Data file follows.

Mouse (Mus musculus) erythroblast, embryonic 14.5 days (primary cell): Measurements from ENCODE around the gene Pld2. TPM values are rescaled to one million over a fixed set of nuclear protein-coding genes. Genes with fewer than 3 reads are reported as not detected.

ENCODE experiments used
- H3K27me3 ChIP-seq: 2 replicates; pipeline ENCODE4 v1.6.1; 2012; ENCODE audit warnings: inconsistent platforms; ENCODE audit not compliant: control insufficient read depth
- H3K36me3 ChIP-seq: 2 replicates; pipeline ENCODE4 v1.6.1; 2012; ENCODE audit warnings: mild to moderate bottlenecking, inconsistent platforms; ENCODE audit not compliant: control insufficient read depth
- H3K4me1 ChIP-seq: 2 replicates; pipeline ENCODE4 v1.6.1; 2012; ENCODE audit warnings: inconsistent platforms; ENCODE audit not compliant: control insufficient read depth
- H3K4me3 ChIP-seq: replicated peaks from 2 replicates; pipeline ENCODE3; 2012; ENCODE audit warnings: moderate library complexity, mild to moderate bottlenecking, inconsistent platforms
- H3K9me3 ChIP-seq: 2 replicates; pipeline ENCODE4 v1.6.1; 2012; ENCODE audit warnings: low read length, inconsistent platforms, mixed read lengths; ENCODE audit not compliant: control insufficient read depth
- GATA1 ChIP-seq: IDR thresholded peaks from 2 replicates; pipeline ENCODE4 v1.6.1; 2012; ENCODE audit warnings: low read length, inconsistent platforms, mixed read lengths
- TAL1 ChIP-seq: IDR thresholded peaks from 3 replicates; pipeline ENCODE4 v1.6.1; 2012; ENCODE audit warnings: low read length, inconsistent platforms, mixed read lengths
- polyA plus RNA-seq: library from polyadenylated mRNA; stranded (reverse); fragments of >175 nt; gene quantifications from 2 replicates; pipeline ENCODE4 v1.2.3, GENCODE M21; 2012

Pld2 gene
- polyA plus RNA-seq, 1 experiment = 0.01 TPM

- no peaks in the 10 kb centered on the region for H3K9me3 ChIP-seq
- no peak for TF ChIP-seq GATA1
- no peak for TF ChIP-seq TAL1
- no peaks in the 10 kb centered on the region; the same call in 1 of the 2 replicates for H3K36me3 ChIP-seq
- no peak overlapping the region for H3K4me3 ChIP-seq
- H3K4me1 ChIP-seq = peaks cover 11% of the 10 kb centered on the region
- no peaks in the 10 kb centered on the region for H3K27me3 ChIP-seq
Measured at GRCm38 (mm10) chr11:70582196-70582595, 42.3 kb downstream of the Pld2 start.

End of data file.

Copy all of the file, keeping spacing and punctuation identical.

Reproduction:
Mouse (Mus musculus) erythroblast, embryonic 14.5 days (primary cell): Measurements from ENCODE around the gene Pld2. TPM values are rescaled to one million over a fixed set of nuclear protein-coding genes. Genes with fewer than 3 reads are reported as not detected.

ENCODE experiments used
- H3K27me3 ChIP-seq: 2 replicates; pipeline ENCODE4 v1.6.1; 2012; ENCODE audit warnings: inconsistent platforms; ENCODE audit not compliant: control insufficient read depth
- H3K36me3 ChIP-seq: 2 replicates; pipeline ENCODE4 v1.6.1; 2012; ENCODE audit warnings: mild to moderate bottlenecking, inconsistent platforms; ENCODE audit not compliant: control insufficient read depth
- H3K4me1 ChIP-seq: 2 replicates; pipeline ENCODE4 v1.6.1; 2012; ENCODE audit warnings: inconsistent platforms; ENCODE audit not compliant: control insufficient read depth
- H3K4me3 ChIP-seq: replicated peaks from 2 replicates; pipeline ENCODE3; 2012; ENCODE audit warnings: moderate library complexity, mild to moderate bottlenecking, inconsistent platforms
- H3K9me3 ChIP-seq: 2 replicates; pipeline ENCODE4 v1.6.1; 2012; ENCODE audit warnings: low read length, inconsistent platforms, mixed read lengths; ENCODE audit not compliant: control insufficient read depth
- GATA1 ChIP-seq: IDR thresholded peaks from 2 replicates; pipeline ENCODE4 v1.6.1; 2012; ENCODE audit warnings: low read length, inconsistent platforms, mixed read lengths
- TAL1 ChIP-seq: IDR thresholded peaks from 3 replicates; pipeline ENCODE4 v1.6.1; 2012; ENCODE audit warnings: low read length, inconsistent platforms, mixed read lengths
- polyA plus RNA-seq: library from polyadenylated mRNA; stranded (reverse); fragments of >175 nt; gene quantifications from 2 replicates; pipeline ENCODE4 v1.2.3, GENCODE M21; 2012

Pld2 gene
- polyA plus RNA-seq, 1 experiment = 0.01 TPM

- no peaks in the 10 kb centered on the region for H3K9me3 ChIP-seq
- no peak for TF ChIP-seq GATA1
- no peak for TF ChIP-seq TAL1
- no peaks in the 10 kb centered on the region; the same call in 1 of the 2 replicates for H3K36me3 ChIP-seq
- no peak overlapping the region for H3K4me3 ChIP-seq
- H3K4me1 ChIP-seq = peaks cover 11% of the 10 kb centered on the region
- no peaks in the 10 kb centered on the region for H3K27me3 ChIP-seq
Measured at GRCm38 (mm10) chr11:70582196-70582595, 42.3 kb downstream of the Pld2 start.